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The Best NOAA Weather Radios to Give You Advanced Warning

Popular Mechanics Logo By Gabrielle Hondorp of Popular Mechanics | Slide 1 of 8: Investing in a NOAA weather radio is investing in staying safe and informed even (or especially) if you don’t have access to electricity. Designed specifically to pick up alerts about extreme weather and natural disasters from the National Oceanic and Atmospheric Association, they’re powered by batteries, hand cranks, solar panels, or a combination of the three. Most models have loud alarms and flashing lights. Plus, many of them have extras like AM and FM stations, phone charging ports, and flashlights to make the wait for power a little easier. Check out our buying guide below before diving into the reviews of the best radios to help you figure out which has all the features you might need. How to Choose an NOAA Radio When looking for the NOAA radio, you will want to consider your power source, how rugged it is, and extra features.Power source: Your radio will be powered one of three ways—solar, hand crank, or batteries—and some will include up to all three. A hand crank is the most reliable, as you can always create your own power. Solar is usually accompanied by another power source, but it’s a great option if you’re hiking or camping out under the sun. And battery power is convenient and low maintenance—just be sure that you have extra batteries on hand so you don’t end up with a dead radio. Durability: If you’re going to be taking your radio with you into the outdoors, be sure that it can handle the journey. This means you will want to choose one that is immune to water, drops, and dirt. If you simply want a radio to keep you informed at home, you can go with a less burly—and often cheaper—model. Extra features: Don’t sleep on some of these—they may seem like an unnecessary expense now, but if you end up without power for a few days, they can become essential. Many NOAA radios have built-in flashlights and reading lights, USB phone chargers, and even Bluetooth. You may want to choose one that automatically sounds an alarm if extreme weather is coming—particularly if you live in an area prone to natural disasters.How We ChoseTo find the best options among the many NOAA radios out there, we relied on Popular Mechanics’s decades of experience testing and evaluating other kinds of radios and outdoor gear. We took into account their power sources, additional features, sound clarity, and cost. Then we researched expert sources, such as Travel and Leisure and Wirecutter, and more than 40,000 customer reviews on retail sites like Amazon and Walmart. Those customer reviews helped us calculate our Consumer Score, which represents the percentage of people who bought these NOAA radios and rated them at least four out of five stars.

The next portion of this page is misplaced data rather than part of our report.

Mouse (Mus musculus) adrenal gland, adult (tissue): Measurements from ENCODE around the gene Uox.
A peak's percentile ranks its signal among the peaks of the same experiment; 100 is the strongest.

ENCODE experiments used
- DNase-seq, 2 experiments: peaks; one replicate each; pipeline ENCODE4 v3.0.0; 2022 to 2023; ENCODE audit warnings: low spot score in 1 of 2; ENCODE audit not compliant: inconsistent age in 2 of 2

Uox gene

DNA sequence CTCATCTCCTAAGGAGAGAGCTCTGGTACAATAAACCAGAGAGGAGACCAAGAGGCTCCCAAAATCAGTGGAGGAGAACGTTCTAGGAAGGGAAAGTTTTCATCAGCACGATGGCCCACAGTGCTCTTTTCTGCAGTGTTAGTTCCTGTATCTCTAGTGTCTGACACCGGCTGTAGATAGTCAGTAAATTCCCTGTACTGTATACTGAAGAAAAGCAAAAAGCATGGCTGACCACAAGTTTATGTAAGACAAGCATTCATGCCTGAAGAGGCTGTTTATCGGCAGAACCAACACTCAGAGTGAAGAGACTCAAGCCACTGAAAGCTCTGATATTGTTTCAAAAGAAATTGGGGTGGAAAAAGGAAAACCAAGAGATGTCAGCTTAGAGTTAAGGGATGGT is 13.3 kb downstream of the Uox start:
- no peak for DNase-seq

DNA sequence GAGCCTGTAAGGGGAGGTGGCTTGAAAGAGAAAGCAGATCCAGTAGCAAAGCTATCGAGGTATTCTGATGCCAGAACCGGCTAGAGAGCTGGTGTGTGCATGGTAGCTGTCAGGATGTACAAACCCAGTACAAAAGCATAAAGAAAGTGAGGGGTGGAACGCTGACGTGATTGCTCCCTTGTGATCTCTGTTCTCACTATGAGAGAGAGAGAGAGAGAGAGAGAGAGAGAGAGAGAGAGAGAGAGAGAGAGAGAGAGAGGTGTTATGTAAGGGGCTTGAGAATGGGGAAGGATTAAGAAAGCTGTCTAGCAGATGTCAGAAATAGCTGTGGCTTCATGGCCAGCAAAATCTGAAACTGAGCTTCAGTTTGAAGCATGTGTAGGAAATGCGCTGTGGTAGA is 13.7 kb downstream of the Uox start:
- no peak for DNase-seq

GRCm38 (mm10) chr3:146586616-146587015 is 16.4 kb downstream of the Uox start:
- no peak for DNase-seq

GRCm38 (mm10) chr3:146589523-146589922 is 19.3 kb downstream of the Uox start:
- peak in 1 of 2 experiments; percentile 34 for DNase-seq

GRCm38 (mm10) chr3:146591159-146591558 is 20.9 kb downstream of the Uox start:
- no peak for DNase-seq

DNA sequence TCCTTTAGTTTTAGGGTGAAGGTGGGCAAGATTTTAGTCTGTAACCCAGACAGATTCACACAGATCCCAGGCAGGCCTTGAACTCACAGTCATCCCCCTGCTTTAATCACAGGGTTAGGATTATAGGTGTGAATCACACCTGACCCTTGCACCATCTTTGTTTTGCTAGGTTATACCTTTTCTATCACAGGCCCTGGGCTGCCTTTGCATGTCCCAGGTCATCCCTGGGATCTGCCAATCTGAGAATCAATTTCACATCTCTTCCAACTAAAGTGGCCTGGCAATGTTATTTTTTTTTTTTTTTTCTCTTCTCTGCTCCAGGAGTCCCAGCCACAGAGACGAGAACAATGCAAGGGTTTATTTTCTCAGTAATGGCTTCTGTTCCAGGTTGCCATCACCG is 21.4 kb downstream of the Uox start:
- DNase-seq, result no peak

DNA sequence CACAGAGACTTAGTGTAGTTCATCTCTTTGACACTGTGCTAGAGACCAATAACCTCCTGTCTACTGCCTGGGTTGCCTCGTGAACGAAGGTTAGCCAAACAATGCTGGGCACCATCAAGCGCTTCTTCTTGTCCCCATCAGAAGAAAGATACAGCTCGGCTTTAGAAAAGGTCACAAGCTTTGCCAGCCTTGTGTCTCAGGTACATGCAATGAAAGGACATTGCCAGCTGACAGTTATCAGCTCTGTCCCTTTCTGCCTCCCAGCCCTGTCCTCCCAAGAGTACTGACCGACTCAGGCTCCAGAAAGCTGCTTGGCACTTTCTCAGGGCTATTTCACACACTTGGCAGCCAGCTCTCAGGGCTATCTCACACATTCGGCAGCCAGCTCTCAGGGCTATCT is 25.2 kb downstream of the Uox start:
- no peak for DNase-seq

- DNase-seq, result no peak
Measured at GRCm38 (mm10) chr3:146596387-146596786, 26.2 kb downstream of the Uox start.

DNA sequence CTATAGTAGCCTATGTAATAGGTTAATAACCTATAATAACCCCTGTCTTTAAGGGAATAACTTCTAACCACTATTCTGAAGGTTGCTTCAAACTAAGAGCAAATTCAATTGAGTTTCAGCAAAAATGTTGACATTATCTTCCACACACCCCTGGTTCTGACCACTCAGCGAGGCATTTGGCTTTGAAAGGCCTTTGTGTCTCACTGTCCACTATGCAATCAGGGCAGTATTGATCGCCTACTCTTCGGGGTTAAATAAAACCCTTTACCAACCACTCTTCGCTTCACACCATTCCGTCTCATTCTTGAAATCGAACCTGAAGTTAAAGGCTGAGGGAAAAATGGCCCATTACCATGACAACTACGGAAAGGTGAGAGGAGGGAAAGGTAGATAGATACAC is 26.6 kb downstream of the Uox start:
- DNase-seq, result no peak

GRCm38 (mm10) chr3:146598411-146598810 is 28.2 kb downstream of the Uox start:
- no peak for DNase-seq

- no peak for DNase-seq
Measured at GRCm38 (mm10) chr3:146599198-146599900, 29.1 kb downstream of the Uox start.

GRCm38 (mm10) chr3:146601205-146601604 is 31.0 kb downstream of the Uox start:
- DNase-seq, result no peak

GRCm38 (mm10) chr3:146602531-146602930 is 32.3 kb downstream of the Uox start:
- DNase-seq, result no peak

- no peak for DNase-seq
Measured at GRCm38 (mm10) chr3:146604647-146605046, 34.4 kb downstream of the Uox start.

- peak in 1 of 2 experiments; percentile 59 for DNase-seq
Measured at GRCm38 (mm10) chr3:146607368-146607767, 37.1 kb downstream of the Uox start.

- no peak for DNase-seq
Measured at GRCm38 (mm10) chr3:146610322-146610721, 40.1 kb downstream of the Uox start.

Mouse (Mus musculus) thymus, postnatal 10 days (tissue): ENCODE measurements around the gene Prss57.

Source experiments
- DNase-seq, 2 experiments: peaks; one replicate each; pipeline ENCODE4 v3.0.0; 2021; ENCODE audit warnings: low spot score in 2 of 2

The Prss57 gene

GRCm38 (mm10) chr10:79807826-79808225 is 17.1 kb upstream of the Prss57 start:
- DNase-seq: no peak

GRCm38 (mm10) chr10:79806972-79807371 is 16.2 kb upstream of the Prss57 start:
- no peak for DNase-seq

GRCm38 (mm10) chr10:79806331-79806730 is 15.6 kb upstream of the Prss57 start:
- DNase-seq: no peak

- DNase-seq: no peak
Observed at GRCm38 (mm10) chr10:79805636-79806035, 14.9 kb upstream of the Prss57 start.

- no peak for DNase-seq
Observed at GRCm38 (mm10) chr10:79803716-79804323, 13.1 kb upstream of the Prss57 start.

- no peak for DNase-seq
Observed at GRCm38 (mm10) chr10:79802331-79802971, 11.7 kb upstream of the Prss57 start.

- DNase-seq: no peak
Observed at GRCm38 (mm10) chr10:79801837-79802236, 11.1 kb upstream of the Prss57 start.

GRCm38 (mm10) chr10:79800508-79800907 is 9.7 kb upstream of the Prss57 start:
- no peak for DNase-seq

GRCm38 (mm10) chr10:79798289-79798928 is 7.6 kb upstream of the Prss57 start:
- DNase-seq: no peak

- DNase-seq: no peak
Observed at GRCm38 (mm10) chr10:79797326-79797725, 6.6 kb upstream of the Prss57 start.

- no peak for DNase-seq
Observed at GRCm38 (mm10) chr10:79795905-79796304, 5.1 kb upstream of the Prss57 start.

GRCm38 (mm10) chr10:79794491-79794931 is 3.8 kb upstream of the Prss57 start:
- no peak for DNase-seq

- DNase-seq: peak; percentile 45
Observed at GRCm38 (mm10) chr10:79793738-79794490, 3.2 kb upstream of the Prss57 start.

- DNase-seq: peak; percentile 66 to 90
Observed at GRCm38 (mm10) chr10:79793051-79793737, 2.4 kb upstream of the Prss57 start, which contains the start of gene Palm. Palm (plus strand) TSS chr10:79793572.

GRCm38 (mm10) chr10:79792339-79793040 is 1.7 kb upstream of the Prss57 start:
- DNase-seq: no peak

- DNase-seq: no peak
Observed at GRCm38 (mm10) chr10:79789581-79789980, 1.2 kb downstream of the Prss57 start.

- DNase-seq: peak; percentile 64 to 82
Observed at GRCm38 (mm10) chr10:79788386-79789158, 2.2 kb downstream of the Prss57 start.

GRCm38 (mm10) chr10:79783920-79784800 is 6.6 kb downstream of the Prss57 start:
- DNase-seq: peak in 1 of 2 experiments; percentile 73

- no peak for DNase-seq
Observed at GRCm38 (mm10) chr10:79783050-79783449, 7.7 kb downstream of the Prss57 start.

Investing in a NOAA weather radio is investing in staying safe and informed even (or especially) if you don’t have access to electricity. Designed specifically to pick up alerts about extreme weather and natural disasters from the National Oceanic and Atmospheric Association, they’re powered by batteries, hand cranks, solar panels, or a combination of the three. Most models have loud alarms and flashing lights. Plus, many of them have extras like AM and FM stations, phone charging ports, and flashlights to make the wait for power a little easier. Check out our buying guide below before diving into the reviews of the best radios to help you figure out which has all the features you might need.

How to Choose an NOAA Radio

When looking for the NOAA radio, you will want to consider your power source, how rugged it is, and extra features.

Power source: Your radio will be powered one of three ways—solar, hand crank, or batteries—and some will include up to all three. A hand crank is the most reliable, as you can always create your own power. Solar is usually accompanied by another power source, but it’s a great option if you’re hiking or camping out under the sun. And battery power is convenient and low maintenance—just be sure that you have extra batteries on hand so you don’t end up with a dead radio.

Durability: If you’re going to be taking your radio with you into the outdoors, be sure that it can handle the journey. This means you will want to choose one that is immune to water, drops, and dirt. If you simply want a radio to keep you informed at home, you can go with a less burly—and often cheaper—model.

Extra features: Don’t sleep on some of these—they may seem like an unnecessary expense now, but if you end up without power for a few days, they can become essential. Many NOAA radios have built-in flashlights and reading lights, USB phone chargers, and even Bluetooth. You may want to choose one that automatically sounds an alarm if extreme weather is coming—particularly if you live in an area prone to natural disasters.

How We Chose

To find the best options among the many NOAA radios out there, we relied on Popular Mechanics’s decades of experience testing and evaluating other kinds of radios and outdoor gear. We took into account their power sources, additional features, sound clarity, and cost. Then we researched expert sources, such as Travel and Leisure and Wirecutter, and more than 40,000 customer reviews on retail sites like Amazon and Walmart. Those customer reviews helped us calculate our Consumer Score, which represents the percentage of people who bought these NOAA radios and rated them at least four out of five stars.

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